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Giant Rabbits, Cubes Light Up Navy Yard, D.C.'s Art Scene

See them while you can until March 6

Washington, D.C. is known more for its politics than its art, but for two weeks, the nation's capital has lit up with activity over two innovative art installations in Navy Yard. Vibrant, luminous, gargantuan—these are the words that describe the rabbits and cubes located adjacent to the Potomac River, only steps from Nationals Park.

The event, dubbed Light Yards, kicked off February 20 and is set to end March 6. Each weekend from 7 p.m. to 10 p.m., The Yards organizes musical performances along with food and beverages available for purchase.

Australian artist Amanda Parer told Curbed that she chose rabbits not because they're oh-so-Instagram-worthy, but because they're naturally invasive creatures. While most cultures see rabbits as simple, adorable animals, in Australia, they instead remind the public of colonialism.

When the first white settlers came to Australia in 1788, they brought rabbits with them for meat and sport. Eventually, the rabbit population spread so rapidly that it devastated the environment, consuming cropland at an immeasurable pace.

This inflated rabbit sculptures aren't meant to allude to innocence or Easter, but to a being negatively affecting a pristine environment. By having all of the rabbits in different poses, Parer said she wanted them to appear as though they had just hopped onto the site and made themselves at home. They’re not welcome, though, which is emphasized by the title of the piece, "Intrude."

Her focus on environmental themes arose in the Galapagos almost 20 years ago. Alongside her uncle, David Parer, a natural history filmmaker who makes films for BBC and National Geographic, she witnessed a fishing trawler dragging along the bottom of the ocean.

"It really affected me, and it really sort of illustrated to me sort of our role as stewards for the planet as well as how we don’t have a lot of forethought for our effect for the environment … I’m not pointing fingers at anybody, but it’s a sort of overall picture of us unable to see our effect." —Amanda Parer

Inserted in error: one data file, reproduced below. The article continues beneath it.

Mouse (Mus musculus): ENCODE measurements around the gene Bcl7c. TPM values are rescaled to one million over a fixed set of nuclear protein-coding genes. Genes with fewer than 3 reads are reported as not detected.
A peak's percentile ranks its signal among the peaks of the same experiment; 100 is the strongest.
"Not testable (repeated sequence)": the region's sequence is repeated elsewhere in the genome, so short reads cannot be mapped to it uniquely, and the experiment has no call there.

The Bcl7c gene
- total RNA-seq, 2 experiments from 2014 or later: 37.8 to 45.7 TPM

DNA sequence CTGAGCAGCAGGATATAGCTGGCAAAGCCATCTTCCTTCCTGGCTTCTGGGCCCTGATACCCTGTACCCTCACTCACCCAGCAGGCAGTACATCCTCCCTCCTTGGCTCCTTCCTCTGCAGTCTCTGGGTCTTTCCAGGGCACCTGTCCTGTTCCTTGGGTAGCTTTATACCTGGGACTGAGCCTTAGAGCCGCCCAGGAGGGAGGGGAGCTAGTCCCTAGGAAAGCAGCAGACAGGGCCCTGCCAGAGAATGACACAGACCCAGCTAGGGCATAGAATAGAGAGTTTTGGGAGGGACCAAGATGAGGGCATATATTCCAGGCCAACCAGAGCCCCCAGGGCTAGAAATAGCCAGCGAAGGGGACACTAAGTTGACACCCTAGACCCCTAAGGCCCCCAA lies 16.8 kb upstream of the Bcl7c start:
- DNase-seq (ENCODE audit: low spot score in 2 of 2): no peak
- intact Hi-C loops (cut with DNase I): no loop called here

Initially, Parer created the rabbit installation for the Australian light festival, Vivid Sydney. Soon, it will travel to Portugal for the Lumina Festival before heading to Hong Kong for the Harbour City Gallery and then finally Tennessee's Memphis Brooks Museum of Art.

Alongside this image of colonialism, guests will be able to discover New York architect John Ensor Parker's 20-foot-high sculpture, "Point Cloud." While Parer taps into invasion, Parker brings up progress. The geometric forms and the steel of his sculpture juxtapose the growth of Navy Yard.

The steel scaffolding structure is lit by a cold, white light until every so often, an audio file chimes, marking the hour, while a light sequence initiates, allowing the public to interact with time as well as the massive interior spaces.

As an architect, Parker often works with projection mapping and three-dimensional models. When he scans an image, he is able to create a point cloud, which is what he describes as "raw data," thousands of little points that collectively define the external surface of a physical, literal object.

"It's kind of useless," Parker said. "What we have to do then is take it, clean it up, and start connecting those dots to create the 3D model."

While the data in point clouds has to be worked with to find functionality, Parker's sculpture is also something that can be interacted with to find beauty. It's worth mentioning that the artwork is not meant for climbing. Even so, Parker doesn't mind that people often do so. He mentioned to Curbed that it's not recommended that people climb on the scaffolding, but he still said others' interplay with the piece is "pretty awesome."

This isn't Parker's first project in Washington, D.C. In November 2013 as part of the Art Yards event, he along with Integrated Visions and United VJs created "Illuminated Ops," which was a projection of images over the now razed National Geospatial Intelligence Agency facility.

The two massive sculptures aren't the only light installations to focus on at The Yards. Guests should also take note of the waterfall beside the wading pool adjacent to "Intrude." There, the water is illuminated by a spotlight, colors changing behind the rippling spray. Colors similarly undulate along the edges of the pedestrian bridge connecting Parker's and Parer's works. Additionally, in the lumber shed at Navy Yard, there are tree trunks wrapped in lights. As a final layer to the event, there are often performers, swinging their own electric lights as well.

If you miss Light Yards, expect another related event next February. About a year and a half ago, D.C. developer of The Yards Forest City Washington began the goal to host a light-focused event every February, during the doldrums of winter.

In February 2015, the organization hosted a light-focused event, called Laser Cat. This event, sponsored by the Washington Project for the Arts and Forest City, was a dance party with a massive inflatable cat head shooting out projections of artworks submitted digitally by the public.

For now, while you can, you should definitely get your smart phone ready for the final weekend of Light Yards. There are nearly 1,000 Instagram posts already that feature the rabbits and cubes. It's time to hit those quadruple digits.

[UPDATE: This weekend, there will be no musical performances and no food or beverages sold. Additionally, expect the bunnies to be lit from dusk until 10 p.m. when Yards Park closes.]